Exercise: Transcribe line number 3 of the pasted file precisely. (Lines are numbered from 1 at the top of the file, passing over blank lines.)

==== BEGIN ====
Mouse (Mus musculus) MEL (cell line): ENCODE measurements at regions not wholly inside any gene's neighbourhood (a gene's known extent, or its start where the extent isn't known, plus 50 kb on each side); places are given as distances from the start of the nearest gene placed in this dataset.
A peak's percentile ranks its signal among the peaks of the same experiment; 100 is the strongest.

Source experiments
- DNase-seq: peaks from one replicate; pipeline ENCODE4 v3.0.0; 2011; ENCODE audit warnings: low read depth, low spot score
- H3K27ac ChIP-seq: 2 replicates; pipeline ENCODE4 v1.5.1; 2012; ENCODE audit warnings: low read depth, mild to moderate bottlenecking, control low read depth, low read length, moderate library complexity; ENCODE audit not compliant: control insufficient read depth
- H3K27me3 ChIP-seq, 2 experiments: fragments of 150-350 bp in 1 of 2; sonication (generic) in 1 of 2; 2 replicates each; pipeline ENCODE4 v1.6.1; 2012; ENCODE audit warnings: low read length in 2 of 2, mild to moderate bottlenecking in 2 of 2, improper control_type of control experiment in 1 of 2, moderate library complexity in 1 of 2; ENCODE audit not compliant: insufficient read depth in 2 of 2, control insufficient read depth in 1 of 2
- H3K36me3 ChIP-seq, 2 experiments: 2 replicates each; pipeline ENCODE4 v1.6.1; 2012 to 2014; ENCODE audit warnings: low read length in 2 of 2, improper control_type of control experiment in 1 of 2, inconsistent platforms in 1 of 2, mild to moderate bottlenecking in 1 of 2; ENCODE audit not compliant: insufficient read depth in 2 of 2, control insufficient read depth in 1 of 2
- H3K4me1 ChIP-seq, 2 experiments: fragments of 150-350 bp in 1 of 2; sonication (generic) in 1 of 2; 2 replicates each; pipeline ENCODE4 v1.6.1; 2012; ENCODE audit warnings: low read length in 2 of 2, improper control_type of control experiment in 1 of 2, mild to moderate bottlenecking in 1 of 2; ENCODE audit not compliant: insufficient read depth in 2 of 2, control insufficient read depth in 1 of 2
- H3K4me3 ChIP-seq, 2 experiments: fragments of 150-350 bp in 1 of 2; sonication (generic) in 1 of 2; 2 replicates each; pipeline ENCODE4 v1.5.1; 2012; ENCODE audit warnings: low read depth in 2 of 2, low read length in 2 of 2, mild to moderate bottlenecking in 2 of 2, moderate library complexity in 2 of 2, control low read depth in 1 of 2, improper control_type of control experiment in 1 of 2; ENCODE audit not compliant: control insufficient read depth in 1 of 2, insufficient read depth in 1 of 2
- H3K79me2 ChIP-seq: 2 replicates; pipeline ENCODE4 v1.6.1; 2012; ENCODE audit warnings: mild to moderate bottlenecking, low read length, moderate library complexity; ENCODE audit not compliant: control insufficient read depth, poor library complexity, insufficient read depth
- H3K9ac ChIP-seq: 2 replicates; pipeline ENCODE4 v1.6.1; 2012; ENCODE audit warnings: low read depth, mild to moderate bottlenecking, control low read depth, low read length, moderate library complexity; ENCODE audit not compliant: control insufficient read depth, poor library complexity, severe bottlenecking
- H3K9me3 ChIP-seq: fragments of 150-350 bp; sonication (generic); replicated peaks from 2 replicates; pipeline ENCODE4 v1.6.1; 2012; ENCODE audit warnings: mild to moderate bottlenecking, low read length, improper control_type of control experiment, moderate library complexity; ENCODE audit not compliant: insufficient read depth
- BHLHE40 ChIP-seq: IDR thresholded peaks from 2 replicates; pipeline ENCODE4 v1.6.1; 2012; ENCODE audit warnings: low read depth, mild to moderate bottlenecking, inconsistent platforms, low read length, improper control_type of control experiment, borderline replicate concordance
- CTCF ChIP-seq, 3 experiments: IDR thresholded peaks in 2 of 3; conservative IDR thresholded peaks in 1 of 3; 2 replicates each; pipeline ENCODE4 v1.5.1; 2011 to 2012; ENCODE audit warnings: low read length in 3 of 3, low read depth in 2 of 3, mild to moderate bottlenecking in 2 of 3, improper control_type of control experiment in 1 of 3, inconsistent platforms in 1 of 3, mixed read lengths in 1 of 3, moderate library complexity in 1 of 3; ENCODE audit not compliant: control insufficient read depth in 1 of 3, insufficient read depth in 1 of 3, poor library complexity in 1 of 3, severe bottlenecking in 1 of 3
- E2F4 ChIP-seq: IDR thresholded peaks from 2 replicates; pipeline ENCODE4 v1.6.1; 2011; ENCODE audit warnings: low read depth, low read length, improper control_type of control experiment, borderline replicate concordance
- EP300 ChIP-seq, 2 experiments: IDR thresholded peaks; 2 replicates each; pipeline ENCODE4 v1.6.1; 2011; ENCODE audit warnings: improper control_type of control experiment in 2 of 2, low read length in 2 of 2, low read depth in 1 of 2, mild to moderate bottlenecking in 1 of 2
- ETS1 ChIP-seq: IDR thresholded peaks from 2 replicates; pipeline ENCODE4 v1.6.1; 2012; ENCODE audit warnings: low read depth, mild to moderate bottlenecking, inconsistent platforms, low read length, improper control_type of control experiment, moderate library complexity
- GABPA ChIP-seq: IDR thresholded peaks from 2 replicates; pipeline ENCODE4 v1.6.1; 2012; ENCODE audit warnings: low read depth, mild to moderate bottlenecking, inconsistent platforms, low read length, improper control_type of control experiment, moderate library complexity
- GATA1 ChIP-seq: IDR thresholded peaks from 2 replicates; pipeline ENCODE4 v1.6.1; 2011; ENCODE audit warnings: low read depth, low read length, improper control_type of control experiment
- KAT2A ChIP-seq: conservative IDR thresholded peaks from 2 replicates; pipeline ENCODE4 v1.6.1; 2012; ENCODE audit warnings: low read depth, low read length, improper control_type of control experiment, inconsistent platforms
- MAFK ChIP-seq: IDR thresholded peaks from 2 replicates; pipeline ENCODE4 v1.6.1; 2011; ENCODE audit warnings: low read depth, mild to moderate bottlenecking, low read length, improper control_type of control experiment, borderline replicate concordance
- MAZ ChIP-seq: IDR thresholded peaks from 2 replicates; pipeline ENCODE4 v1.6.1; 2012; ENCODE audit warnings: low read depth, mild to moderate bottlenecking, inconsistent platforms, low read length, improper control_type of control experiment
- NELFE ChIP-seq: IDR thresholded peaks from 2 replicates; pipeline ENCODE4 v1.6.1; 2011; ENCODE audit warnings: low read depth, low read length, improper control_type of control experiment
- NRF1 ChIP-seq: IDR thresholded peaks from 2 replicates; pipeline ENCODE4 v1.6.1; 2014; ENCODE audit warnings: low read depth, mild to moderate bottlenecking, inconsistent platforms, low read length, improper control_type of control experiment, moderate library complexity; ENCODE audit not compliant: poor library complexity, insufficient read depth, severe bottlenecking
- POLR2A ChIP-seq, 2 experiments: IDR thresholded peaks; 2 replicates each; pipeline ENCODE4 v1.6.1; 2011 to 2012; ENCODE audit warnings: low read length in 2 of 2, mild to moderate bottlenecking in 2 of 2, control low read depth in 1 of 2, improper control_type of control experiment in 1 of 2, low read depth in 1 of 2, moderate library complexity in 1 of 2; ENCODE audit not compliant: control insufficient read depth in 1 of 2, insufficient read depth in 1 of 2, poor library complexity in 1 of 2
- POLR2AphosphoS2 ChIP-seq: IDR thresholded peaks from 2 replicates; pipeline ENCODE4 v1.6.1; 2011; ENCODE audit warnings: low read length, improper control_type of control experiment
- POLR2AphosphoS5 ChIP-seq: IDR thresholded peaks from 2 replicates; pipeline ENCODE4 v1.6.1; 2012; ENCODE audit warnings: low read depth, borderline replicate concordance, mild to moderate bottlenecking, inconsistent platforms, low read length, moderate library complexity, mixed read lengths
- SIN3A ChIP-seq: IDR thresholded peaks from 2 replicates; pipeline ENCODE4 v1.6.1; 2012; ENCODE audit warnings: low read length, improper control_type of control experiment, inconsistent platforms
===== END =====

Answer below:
Source experiments